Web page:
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The entire Navigate the Chaos collection of all 365 blog posts is now available in a paperback entitled Navigate the Chaos (795 pages for $24.99). A smaller collection of thoughts from the Navigate the Chaos collection is available in paperback entitled Wonder (94 pages for $4.99)

How often do you commit to a lifetime of creating yourself?

Today is August 2 and the Navigate the Chaos question to consider is “how often do you commit to a lifetime of creating yourself?” Answers for today’s question will generally fall into one of the following five categories:

  • I do not have to create a new self for I am perfect

  • I have already created a new self and am done with that

  • Creating a new self is too much work so I will stay as is for now

  • I am as mature as possible, so this is an insulting question

  • I am committed to a lifetime of creating myself

Those who leverage their mind, body, and spirit to navigate the chaos commit to a lifetime of creating their future self and subscribe to the observation of French philosopher Henri Bergson "To exist is to change, to change is to mature, to mature is to go on creating oneself endlessly." Let us unpack the quote for a better understanding and to ask some additional questions.

First, “to exist is to change.” Navigating the chaos will require you to travel outside of your comfort zone, think differently, and challenge your own assumptions to change. Change is common and synonymous with development or maturity.

  • Do you agree with the statement “to exist is to change?”

  • How often are you committed to change?

  • Are you striving for the status quo so much that you fail to realize the association between change and maturity?

Second, “to change is to mature.” Too often maturity is related to acting one’s age when it should instead emphasize one’s ability to change to exist and continue navigating the chaos.

  • Do you agree with the statement “to change is to mature?”

  • What does maturity mean to you?

  • What does it look like?

  • How often do you reflect upon the relationship between change and maturity?

Lastly, “to mature is to go on creating oneself endlessly.” Our ability to navigate the chaos depends upon our maturity, which, in turn, allows us to create ourselves throughout our entire lives.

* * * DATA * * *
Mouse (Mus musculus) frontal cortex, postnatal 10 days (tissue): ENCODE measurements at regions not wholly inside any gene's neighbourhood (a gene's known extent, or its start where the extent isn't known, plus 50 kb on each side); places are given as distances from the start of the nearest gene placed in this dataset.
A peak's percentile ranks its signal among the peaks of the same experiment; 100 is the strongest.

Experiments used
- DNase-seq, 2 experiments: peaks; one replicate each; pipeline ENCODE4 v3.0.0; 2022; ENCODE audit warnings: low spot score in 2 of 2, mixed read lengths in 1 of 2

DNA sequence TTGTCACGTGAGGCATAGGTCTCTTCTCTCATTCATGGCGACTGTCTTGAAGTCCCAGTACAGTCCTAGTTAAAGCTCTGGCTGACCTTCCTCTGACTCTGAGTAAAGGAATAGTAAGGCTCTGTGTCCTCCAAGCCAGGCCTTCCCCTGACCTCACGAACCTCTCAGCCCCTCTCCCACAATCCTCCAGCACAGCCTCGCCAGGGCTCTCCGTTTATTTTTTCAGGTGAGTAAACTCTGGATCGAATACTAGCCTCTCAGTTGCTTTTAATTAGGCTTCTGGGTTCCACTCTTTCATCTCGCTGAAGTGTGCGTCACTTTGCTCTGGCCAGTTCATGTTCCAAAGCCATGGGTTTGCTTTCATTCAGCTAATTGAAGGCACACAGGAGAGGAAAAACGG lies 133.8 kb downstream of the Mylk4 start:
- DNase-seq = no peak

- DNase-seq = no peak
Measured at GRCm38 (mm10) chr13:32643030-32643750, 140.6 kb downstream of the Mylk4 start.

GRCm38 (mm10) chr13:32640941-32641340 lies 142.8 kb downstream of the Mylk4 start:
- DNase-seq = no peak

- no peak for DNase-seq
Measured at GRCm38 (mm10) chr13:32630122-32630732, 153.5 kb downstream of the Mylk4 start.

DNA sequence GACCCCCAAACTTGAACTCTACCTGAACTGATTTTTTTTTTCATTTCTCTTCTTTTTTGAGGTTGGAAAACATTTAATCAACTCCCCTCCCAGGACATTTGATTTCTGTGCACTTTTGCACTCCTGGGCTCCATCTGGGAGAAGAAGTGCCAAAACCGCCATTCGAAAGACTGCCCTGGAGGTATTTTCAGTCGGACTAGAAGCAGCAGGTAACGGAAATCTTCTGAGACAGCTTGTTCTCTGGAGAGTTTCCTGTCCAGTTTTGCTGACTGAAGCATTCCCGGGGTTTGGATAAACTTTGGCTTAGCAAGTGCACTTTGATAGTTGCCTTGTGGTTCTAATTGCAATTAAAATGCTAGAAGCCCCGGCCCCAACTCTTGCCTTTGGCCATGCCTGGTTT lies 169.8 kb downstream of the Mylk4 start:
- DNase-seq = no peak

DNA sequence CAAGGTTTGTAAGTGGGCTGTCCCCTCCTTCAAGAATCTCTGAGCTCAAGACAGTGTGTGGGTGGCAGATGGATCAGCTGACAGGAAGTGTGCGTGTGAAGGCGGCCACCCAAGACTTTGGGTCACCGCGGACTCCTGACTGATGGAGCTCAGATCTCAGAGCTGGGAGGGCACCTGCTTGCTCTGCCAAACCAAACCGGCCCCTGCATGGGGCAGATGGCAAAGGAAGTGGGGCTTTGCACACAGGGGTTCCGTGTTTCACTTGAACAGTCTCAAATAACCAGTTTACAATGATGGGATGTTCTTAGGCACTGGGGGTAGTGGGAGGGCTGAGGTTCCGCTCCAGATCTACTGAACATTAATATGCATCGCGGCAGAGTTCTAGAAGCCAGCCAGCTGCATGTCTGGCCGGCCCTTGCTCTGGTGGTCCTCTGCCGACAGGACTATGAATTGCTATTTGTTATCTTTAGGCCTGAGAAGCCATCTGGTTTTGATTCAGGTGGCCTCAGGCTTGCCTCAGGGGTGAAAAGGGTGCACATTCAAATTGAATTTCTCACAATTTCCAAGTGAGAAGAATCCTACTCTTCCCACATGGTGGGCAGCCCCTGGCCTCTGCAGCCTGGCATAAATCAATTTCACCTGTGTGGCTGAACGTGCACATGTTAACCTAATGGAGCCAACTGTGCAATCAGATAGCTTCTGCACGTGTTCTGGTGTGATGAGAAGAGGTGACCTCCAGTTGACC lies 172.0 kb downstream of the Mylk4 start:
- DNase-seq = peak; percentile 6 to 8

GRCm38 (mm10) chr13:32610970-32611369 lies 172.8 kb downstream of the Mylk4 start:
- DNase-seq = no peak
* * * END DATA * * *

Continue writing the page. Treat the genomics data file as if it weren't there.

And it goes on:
This endless creation of one’s self, however, requires a steadfast belief that we are not here to live up to other people’s expectations. Psychiatrist Fritz Perls was so concerned about this concept that he created the "Gestalt prayer" a 56-word statement that is taken as a classic expression of Gestalt therapy as a way of life model of which Dr. Perls was a founder.

The key idea of the statement is the focus on living in response to one's own needs, without projecting onto or taking introjects from others. In psychoanalysis, introjection refers to an unconscious process wherein one takes components of another person's identity, such as feelings, experiences, and cognitive functioning, and transfers them inside themselves, making such experiences part of their new psychic structure. The full prayer reads

“I do my thing and you do your thing.

I am not in this world to live up to your expectations,

And you are not in this world to live up to mine.

You are you, and I am I,

and if by chance we find each other, it's beautiful.

If not, it can't be helped.”

For those putting in the daily grind of translating their dreams into reality, they understand the importance of being mature enough to ‘do their own thing’ to create one’s self endlessly. Canadian psychoanalyst and organizational consultant Elliott Jaques is one such example. J

Jacques coined the term “midlife crisis,” in a 1965 paper. Jaques wrote that during this period, individuals come face-to-face with their limitations, their restricted possibilities, and their mortality.

In his own midlife and beyond Jaques remained opened to the possibilities of what life had to offer and wrote 12 books in the 38 years between the publication of his paper that coined the term “midlife crisis,” and his death in 2003 at age 86. He also married Kathryn Cason and the coupled founded a consulting company devoted to the dissemination of their ideas.

As Carlo Strenger and Arie Ruttenberg reported in a Harvard Business Review post “Elliott Jaques, you might say, lived twice. By the end of his first life, in his mid-forties, he had earned two doctorates, one in medicine and another in psychology. He had gone through psychoanalytic training and had gained a lot of experience as both an organizational consultant and a psychoanalyst. In his second life, Jaques became a truly independent thinker. He greatly expanded the range of organizations with which he worked, and he created the concepts and theories for which he is most famous. He formulated some of his most original ideas in the late 1990s, when he was in his late seventies and early eighties.”

  • How often are you creating your future self?

  • Who or what is holding you back from creating your future self?

  • What small step can you take today to help create your future self?


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